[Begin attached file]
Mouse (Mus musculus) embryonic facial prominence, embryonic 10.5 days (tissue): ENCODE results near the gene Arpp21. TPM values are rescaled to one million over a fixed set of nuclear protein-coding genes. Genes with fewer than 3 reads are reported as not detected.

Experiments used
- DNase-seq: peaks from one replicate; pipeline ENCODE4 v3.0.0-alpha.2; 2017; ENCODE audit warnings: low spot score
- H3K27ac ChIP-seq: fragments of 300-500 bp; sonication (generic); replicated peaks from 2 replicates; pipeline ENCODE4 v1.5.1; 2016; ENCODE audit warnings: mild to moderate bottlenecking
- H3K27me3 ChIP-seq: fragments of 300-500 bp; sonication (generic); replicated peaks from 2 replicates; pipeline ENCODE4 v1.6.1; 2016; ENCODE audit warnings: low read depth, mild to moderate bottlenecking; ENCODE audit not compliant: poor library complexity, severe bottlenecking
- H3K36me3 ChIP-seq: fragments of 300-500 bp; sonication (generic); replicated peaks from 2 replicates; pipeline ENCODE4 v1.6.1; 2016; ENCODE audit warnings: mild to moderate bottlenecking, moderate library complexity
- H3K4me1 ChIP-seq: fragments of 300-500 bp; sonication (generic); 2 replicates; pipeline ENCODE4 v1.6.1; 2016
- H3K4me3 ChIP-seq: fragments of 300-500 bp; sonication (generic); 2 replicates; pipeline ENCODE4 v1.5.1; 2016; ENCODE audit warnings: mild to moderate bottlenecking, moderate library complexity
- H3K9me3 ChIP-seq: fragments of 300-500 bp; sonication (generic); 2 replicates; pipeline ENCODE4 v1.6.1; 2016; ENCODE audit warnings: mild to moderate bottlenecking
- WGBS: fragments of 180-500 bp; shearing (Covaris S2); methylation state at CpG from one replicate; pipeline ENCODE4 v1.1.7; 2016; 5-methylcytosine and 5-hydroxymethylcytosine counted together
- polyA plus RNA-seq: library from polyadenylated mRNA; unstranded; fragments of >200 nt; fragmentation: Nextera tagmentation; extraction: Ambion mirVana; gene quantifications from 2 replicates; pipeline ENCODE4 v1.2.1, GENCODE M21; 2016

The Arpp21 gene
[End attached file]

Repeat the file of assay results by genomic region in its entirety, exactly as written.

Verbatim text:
Mouse (Mus musculus) embryonic facial prominence, embryonic 10.5 days (tissue): ENCODE results near the gene Arpp21. TPM values are rescaled to one million over a fixed set of nuclear protein-coding genes. Genes with fewer than 3 reads are reported as not detected.

Experiments used
- DNase-seq: peaks from one replicate; pipeline ENCODE4 v3.0.0-alpha.2; 2017; ENCODE audit warnings: low spot score
- H3K27ac ChIP-seq: fragments of 300-500 bp; sonication (generic); replicated peaks from 2 replicates; pipeline ENCODE4 v1.5.1; 2016; ENCODE audit warnings: mild to moderate bottlenecking
- H3K27me3 ChIP-seq: fragments of 300-500 bp; sonication (generic); replicated peaks from 2 replicates; pipeline ENCODE4 v1.6.1; 2016; ENCODE audit warnings: low read depth, mild to moderate bottlenecking; ENCODE audit not compliant: poor library complexity, severe bottlenecking
- H3K36me3 ChIP-seq: fragments of 300-500 bp; sonication (generic); replicated peaks from 2 replicates; pipeline ENCODE4 v1.6.1; 2016; ENCODE audit warnings: mild to moderate bottlenecking, moderate library complexity
- H3K4me1 ChIP-seq: fragments of 300-500 bp; sonication (generic); 2 replicates; pipeline ENCODE4 v1.6.1; 2016
- H3K4me3 ChIP-seq: fragments of 300-500 bp; sonication (generic); 2 replicates; pipeline ENCODE4 v1.5.1; 2016; ENCODE audit warnings: mild to moderate bottlenecking, moderate library complexity
- H3K9me3 ChIP-seq: fragments of 300-500 bp; sonication (generic); 2 replicates; pipeline ENCODE4 v1.6.1; 2016; ENCODE audit warnings: mild to moderate bottlenecking
- WGBS: fragments of 180-500 bp; shearing (Covaris S2); methylation state at CpG from one replicate; pipeline ENCODE4 v1.1.7; 2016; 5-methylcytosine and 5-hydroxymethylcytosine counted together
- polyA plus RNA-seq: library from polyadenylated mRNA; unstranded; fragments of >200 nt; fragmentation: Nextera tagmentation; extraction: Ambion mirVana; gene quantifications from 2 replicates; pipeline ENCODE4 v1.2.1, GENCODE M21; 2016

The Arpp21 gene